Fragrances can be either natural or synthetic. Synthetic fragrances have been linked to adverse effects, whilst natural fragrances (essential oils) can have a positive therapeutic effect upon our body and mind. Visit our shop, where you can buy our scented candle, made from 100% natural wax and fragranced with the pure essential oils of geranium, lavender and bergamot to help you to relax and unwind.
Fragrances are all around us, and are found in many everyday products and items, from air fresheners to kitchen sprays and make-up wipes to scented toilet paper. We are quick to decide which fragrances we find appealing and which we want to avoid. But how much do we know about what’s in them? With a focus on scented candles, we will explore the differences between natural fragrances (essential oils) and their synthetic counterparts to help you to make a more informed decision about which products to choose for your home.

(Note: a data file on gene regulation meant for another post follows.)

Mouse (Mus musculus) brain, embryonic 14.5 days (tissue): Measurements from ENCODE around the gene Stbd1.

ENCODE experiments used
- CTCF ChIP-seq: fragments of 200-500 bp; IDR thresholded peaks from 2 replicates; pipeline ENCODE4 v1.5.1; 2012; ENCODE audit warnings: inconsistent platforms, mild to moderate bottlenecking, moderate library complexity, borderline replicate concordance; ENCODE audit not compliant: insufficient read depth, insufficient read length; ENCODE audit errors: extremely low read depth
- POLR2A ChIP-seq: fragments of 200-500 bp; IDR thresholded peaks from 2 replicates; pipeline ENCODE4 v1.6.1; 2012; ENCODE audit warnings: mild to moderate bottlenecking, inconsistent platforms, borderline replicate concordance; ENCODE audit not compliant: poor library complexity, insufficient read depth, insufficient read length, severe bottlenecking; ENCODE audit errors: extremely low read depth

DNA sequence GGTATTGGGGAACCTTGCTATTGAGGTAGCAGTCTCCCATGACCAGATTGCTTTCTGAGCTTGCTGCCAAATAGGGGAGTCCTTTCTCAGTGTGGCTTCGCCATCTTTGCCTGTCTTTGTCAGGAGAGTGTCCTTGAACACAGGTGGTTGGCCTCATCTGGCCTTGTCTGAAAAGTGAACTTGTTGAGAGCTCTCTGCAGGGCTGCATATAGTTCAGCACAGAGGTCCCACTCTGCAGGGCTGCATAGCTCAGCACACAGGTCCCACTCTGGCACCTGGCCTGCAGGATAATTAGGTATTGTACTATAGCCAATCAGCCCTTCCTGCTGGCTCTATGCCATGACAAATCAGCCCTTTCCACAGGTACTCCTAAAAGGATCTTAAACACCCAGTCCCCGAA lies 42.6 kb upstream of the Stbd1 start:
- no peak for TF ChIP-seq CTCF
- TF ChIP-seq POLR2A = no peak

What is a fragrance?
A fragrance is an aroma we can detect with our sense of smell and is usually made up of a combination of different scents. Some fragrances are very familiar, whilst others we may not recognise at all. We all have particular likes and dislikes when it comes to fragrance. A fragrance is normally made up of a combination of different chemicals. These parts can be obtained entirely from natural sources, be chemically synthesized, or be a mixture of both. Candles can be scented with either synthetic fragrances or essential oils.
Fragrances are commonly made up of top, middle and base notes. Top notes are the most volatile (evaporate most quickly) and are usually citrus oils (like lemon or lime). Middle notes form the ‘body’ of a fragrance and are often floral oils (like lavender). Finally, bottom notes, perceived last by our sense of smell, are normally woody oils like cedarwood. Base notes are the least volatile and longest lasting (Draelos, 2013).